Within a mausoleum, you may find single crypts or companion crypts. A single crypt is designed to hold just one person’s casket.

Companion crypt

A companion crypt holds two caskets. They may be side by side or one atop the other. This is an option that’s often chosen by couples.

Lawn crypt

A lawn crypt is an underground mausoleum. It’s typically used for two people, such as a couple, although some lawn crypts are just for one. A lawn crypt offers some of the benefits of both underground burial and mausoleum entombment. It’s space saving, as two people can be buried one atop the other, and it’s an option that remains dryer than typical underground burial.

Sarcophagus

A sarcophagus is also used for just one or two people, though it’s above ground, in contrast to the underground lawn crypt. It’s essentially a small version of a garden mausoleum.

Pros of a mausoleum

Privacy and protection from the weather

If a mausoleum includes an indoor visiting area—which many do—you can spend time with a deceased loved one even on a day when you might not want to sit outside. You also have more privacy from others who may be at the cemetery.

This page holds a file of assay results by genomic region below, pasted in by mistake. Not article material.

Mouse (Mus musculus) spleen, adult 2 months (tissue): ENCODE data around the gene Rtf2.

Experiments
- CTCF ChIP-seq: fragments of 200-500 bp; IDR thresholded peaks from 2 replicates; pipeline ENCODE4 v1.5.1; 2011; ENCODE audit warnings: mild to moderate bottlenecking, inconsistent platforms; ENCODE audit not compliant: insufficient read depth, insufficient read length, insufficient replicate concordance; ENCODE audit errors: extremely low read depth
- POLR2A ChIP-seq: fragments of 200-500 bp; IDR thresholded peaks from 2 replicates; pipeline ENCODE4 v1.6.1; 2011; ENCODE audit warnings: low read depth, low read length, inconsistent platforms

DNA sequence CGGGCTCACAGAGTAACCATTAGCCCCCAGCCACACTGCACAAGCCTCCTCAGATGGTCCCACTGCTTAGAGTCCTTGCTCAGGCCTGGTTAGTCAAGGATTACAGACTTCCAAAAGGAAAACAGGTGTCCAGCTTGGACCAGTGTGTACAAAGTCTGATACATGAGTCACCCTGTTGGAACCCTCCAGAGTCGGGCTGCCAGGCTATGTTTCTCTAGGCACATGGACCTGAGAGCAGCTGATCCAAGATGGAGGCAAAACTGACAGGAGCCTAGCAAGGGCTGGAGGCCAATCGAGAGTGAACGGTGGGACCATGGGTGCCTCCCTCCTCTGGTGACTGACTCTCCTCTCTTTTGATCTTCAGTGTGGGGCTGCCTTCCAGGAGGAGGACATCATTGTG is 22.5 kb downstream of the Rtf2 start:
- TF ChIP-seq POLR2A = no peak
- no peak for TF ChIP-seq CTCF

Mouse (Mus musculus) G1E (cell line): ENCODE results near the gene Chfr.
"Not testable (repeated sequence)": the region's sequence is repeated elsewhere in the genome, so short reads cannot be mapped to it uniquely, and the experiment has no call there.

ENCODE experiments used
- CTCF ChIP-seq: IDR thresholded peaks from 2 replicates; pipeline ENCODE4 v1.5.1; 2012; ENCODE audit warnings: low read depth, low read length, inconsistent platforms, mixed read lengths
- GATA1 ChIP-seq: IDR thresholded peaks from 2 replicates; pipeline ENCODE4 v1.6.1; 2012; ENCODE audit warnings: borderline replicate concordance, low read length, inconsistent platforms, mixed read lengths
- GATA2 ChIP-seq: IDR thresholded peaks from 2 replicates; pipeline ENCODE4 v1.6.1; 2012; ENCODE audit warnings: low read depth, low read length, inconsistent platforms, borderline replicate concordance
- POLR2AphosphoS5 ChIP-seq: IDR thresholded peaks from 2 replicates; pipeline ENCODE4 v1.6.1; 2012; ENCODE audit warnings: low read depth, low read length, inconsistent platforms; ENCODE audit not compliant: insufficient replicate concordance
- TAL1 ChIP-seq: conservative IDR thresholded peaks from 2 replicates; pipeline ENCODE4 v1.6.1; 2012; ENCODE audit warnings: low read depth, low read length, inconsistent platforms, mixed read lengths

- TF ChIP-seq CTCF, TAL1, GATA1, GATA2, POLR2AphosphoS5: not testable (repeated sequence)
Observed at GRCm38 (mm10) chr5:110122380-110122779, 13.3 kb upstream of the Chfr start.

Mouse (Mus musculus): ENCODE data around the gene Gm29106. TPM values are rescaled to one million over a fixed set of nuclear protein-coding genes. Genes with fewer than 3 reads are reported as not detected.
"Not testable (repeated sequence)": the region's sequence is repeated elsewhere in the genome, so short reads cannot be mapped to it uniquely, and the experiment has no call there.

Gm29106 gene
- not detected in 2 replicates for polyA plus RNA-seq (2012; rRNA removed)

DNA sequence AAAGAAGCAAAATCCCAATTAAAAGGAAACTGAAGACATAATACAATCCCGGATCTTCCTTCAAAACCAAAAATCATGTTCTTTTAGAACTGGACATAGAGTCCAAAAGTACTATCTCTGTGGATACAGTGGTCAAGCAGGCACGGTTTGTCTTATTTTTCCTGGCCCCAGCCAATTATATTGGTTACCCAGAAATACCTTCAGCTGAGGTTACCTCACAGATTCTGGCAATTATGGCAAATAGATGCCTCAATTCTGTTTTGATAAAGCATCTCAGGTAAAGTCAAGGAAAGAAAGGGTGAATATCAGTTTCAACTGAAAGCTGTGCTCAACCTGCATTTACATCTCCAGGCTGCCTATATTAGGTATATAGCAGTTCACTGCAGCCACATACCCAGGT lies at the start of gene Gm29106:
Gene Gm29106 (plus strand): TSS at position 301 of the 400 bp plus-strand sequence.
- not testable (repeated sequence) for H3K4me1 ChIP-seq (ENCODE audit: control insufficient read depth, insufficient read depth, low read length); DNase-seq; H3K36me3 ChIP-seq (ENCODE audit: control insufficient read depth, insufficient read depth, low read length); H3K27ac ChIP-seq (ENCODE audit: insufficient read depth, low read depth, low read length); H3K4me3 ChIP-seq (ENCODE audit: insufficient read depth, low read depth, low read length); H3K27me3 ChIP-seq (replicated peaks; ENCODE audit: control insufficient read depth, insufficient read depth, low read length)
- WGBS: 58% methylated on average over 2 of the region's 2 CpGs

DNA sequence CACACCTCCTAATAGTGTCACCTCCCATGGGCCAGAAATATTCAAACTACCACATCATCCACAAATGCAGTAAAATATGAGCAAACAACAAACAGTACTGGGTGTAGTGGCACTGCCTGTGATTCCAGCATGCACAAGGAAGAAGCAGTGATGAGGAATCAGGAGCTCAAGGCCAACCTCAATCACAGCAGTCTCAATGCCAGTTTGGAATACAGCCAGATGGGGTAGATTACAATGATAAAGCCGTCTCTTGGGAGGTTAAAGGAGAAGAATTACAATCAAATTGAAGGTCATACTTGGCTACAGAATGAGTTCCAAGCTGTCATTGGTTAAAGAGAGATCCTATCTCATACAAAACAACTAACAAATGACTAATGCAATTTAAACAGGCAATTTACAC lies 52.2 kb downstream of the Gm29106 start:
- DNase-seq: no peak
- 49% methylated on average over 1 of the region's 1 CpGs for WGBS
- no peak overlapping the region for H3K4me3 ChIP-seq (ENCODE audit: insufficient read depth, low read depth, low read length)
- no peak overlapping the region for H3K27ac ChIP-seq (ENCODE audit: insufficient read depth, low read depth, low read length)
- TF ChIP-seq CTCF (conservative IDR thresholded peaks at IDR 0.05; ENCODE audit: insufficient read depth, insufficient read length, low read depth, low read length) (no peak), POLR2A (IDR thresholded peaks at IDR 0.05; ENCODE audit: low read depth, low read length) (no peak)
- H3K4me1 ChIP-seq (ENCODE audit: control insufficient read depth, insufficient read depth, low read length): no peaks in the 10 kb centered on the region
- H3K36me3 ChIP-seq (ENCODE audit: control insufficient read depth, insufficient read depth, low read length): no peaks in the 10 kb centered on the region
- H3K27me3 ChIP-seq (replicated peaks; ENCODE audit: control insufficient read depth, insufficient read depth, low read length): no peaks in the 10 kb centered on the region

Elevation from areas prone to flooding

In places where the water table is high, a mausoleum is a popular solution to frequent cemetery floods. The remains of loved ones are high and dry in a mausoleum even when the ground is wet. This has made mausoleums a common choice in cities like the below-sea-level New Orleans, where underground burial comes with too many flood hazards.

Efficient use of space

Some mausoleums hold dozens or hundreds of caskets in multi-story structures. Using the cemetery’s vertical space means that many bodies can rest in a comparatively small area versus ground burial, where only the horizontal space is used.

Year-round accessibility

In areas where the ground freezes solid in winter, it may be impossible to have a ground burial at certain times of the year. Burials are often delayed until spring in northern climates, as bodies wait in cemetery vaults. Some families find it upsetting to have to go through the funeral ritual all over again when graveside services might take place weeks or months after the funeral. This isn’t an issue if a mausoleum is chosen — entombment can take place any time, even when the earth is frozen.

Good for people who feel uncomfortable with ground burial

For some people, the idea of being buried in the ground is a deal-breaker. If this is something that gives you anxiety or discomfort, you can opt for a mausoleum.


Learn how funeral pre-planning can ensure your final wishes are carried out.


Cons of a mausoleum
 

Potentially more expensive than other options